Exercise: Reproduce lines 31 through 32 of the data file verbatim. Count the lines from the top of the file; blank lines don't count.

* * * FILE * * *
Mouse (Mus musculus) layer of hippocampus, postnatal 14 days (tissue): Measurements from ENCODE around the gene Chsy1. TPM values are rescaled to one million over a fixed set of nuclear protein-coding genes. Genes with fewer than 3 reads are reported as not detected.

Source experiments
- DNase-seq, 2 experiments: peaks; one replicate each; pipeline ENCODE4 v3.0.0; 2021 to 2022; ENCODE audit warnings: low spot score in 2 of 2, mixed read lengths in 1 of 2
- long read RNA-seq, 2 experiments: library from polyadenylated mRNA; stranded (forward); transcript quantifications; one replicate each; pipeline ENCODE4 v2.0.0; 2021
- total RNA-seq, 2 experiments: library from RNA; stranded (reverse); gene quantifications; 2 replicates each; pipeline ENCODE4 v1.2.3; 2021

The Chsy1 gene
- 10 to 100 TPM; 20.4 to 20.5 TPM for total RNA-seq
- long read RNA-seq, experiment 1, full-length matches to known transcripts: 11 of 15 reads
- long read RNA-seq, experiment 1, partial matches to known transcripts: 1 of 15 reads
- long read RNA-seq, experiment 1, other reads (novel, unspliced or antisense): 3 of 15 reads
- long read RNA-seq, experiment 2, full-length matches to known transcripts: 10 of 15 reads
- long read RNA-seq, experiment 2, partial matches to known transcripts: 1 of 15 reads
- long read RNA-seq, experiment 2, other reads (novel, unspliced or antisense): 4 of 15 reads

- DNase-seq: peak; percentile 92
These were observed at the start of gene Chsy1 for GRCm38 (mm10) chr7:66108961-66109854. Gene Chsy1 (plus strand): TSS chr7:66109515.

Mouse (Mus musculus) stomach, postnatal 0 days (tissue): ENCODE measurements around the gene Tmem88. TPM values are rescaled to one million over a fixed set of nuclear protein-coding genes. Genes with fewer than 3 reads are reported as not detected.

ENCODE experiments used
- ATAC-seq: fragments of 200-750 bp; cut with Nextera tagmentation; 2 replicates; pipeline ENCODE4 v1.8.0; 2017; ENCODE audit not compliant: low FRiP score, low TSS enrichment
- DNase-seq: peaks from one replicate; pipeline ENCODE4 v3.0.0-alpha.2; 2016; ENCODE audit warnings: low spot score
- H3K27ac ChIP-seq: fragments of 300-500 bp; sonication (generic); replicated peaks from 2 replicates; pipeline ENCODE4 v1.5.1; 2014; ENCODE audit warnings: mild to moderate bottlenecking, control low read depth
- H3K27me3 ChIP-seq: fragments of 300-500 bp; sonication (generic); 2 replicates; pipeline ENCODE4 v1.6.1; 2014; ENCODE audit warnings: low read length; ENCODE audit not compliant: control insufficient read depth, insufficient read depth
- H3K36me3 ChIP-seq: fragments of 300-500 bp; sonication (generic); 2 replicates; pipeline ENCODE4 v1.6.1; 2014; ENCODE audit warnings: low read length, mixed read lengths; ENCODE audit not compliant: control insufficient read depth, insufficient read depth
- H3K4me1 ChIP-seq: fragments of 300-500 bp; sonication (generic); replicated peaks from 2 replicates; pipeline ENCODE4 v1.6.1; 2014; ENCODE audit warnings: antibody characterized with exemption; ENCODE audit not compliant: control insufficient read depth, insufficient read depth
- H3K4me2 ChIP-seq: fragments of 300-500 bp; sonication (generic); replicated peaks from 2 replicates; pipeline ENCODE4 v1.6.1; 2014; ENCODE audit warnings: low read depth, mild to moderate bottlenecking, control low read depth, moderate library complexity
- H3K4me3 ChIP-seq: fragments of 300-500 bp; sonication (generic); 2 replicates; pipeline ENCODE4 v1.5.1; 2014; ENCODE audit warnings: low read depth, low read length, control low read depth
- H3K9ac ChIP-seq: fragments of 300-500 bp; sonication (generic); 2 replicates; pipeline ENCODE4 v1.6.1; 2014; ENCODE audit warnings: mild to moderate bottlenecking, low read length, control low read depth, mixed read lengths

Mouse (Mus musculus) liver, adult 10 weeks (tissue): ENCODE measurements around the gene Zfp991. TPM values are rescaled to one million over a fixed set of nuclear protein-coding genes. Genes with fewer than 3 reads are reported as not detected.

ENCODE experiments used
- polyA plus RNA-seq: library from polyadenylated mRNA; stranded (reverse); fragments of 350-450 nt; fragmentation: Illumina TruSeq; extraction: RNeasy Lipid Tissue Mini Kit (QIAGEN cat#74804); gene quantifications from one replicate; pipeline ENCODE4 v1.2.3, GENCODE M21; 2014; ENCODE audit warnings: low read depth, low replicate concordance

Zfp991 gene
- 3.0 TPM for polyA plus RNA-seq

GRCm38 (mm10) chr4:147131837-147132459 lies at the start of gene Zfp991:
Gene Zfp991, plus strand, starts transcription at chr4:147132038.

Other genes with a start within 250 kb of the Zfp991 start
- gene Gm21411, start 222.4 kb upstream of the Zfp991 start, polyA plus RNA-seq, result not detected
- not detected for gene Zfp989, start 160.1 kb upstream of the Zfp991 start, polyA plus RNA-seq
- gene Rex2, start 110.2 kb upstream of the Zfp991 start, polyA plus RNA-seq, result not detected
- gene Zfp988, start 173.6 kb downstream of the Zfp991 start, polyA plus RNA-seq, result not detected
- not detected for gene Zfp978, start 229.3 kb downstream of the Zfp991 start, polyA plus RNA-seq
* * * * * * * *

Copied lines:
- 3.0 TPM for polyA plus RNA-seq

GRCm38 (mm10) chr4:147131837-147132459 lies at the start of gene Zfp991: